Can the Market Stave Off Global Warming?
On Monday, Obama administration announced a plan to cut carbon emissions from power plants by up to 30 percent with the help of state cap-and-trade programs.
Cap and trade is one of the primary responses to global warming. It requires industries to have marketable permits to emit greenhouse gases. Reducing the permits would increase their price, lower emissions and stimulate innovation. Many say it has not worked out so well.
Is cap and trade the best chance for stemming climate change, or are other methods needed?
Debater 1: Robert N. Stavins, Harvard University
Robert N. Stavins is the Albert Pratt professor of business and government at the John F. Kennedy School of Government at Harvard University, and the director of the Harvard Project on Climate Agreements.
A national carbon-pricing regime is the only feasible way for the United States to reach its goal of reducing emissions to 83 percent below their 2005 level by 2050.
Because emission control costs vary drastically among the millions of diverse emissions sources, conventional regulations are unfeasible. Only a pricing regime provides incentives for the overall target to be achieved in the least expensive manner. In the long term it is economical because of incentives to adopt lower-cost, cleaner technologies.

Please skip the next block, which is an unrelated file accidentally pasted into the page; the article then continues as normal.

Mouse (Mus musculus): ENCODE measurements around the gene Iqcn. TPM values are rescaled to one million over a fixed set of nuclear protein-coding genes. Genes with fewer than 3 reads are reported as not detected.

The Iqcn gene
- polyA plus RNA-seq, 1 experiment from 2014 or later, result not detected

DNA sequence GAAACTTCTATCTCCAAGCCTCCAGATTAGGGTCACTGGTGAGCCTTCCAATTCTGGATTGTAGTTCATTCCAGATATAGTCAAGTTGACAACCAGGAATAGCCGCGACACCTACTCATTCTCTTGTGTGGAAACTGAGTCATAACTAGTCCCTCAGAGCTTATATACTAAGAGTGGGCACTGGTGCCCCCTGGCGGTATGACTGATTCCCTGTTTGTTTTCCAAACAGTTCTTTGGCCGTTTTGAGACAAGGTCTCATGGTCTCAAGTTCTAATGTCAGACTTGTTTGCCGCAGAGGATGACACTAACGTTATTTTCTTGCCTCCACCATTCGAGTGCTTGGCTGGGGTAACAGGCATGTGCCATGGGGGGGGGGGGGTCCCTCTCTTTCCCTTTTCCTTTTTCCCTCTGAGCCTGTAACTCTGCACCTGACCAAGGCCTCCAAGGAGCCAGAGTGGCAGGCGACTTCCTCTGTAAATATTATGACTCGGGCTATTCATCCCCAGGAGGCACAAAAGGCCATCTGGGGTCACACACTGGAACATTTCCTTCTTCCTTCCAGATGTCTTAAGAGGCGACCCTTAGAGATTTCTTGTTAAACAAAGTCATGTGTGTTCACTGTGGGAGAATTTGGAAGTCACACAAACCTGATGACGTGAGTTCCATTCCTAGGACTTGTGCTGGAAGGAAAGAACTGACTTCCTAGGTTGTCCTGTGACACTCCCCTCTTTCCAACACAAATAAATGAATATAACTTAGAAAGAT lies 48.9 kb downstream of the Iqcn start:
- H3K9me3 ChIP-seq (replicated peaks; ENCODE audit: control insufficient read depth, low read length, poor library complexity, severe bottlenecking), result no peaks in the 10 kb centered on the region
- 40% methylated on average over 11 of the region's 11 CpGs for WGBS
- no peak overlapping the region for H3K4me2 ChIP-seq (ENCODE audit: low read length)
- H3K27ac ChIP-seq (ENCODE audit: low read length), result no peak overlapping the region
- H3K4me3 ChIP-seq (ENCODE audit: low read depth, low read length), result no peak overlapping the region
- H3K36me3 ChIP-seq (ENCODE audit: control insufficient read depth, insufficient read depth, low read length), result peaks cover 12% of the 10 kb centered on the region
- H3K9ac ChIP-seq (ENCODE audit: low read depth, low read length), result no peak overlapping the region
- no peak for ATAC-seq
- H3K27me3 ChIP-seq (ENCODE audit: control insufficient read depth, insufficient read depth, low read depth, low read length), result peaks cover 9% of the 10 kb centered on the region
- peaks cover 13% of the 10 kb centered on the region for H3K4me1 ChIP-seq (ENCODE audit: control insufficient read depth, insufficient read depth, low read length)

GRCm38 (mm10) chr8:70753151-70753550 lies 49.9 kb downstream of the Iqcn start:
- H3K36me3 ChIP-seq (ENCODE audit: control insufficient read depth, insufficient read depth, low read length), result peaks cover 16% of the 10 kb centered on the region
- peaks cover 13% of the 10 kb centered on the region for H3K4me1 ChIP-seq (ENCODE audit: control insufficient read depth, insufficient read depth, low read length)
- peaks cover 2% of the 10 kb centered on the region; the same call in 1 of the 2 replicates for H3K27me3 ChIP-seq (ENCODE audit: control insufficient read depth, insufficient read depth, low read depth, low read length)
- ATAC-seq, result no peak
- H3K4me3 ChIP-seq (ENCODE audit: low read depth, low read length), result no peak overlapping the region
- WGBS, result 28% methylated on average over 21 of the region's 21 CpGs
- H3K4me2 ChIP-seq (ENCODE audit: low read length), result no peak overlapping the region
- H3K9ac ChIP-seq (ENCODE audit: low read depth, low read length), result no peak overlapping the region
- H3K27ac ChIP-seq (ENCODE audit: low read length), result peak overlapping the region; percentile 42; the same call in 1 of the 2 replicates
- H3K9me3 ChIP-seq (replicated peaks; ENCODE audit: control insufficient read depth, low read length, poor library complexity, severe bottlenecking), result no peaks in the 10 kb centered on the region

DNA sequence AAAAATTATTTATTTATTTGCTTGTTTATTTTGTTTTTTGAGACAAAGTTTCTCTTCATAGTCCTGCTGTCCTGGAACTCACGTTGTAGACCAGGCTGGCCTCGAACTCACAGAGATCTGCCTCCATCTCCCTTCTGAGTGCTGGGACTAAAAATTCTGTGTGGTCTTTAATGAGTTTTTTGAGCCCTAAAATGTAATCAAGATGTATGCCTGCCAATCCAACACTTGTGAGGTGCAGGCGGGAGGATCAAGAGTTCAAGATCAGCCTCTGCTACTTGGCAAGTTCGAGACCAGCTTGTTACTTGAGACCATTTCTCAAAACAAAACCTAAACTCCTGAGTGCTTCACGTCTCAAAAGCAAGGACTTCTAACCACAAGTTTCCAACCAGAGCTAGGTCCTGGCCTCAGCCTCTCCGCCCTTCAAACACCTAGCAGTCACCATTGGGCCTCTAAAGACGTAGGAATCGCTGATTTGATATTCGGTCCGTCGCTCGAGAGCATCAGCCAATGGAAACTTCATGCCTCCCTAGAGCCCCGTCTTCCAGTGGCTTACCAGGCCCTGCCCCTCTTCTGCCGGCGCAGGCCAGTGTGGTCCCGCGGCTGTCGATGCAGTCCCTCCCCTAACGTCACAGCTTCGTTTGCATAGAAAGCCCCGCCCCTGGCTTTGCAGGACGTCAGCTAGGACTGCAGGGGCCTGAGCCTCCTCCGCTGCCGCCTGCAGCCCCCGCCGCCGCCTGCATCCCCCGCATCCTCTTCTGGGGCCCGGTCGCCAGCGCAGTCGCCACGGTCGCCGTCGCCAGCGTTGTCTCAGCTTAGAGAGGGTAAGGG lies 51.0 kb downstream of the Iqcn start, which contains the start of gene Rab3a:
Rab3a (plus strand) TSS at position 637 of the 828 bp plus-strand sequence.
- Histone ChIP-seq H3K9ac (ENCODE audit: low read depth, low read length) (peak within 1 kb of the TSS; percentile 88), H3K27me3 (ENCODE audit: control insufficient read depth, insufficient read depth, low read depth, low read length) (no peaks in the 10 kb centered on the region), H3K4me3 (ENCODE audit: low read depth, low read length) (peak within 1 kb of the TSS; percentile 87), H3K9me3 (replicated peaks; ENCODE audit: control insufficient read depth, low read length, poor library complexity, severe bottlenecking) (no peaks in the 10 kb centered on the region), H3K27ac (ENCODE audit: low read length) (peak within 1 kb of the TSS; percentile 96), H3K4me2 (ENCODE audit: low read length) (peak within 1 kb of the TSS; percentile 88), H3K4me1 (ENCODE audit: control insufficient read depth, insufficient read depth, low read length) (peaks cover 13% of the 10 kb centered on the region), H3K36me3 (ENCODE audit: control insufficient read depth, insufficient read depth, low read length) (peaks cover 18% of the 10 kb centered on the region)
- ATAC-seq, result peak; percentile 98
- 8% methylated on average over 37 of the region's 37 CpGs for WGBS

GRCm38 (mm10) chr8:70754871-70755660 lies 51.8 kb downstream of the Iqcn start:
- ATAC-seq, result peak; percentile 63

The initial distribution of allowances in a cap-and-trade system offers a direct means of compensating for the inevitably unequal burdens imposed by a climate policy. It resists degradation by political forces, because its environmental and economic performance is unaffected by the initial distribution of allowances.
With 30 years of success, even if uneven at times, pricing regimes have provided incentives to achieve goals in the least expensive manner.
Internationally, it provides a straightforward means to link with other countries’ climate policies, which is exceptionally important for addressing this global problem.
Finally, experience favors cap and trade because it has a history of successful adoption and implementation over three decades.
In 1982, the Environmental Protection Agency put in place a trading program to phase out leaded gasoline. It produced a more rapid elimination of leaded gasoline from the marketplace than had been anticipated, and at a savings of some $250 million per year. Later, Congress enacted a law proposed by President George H. W. Bush to use cap and trade to cut sulfur dioxide emissions (and consequently acid rain) by half, at a savings of $1 billion per year.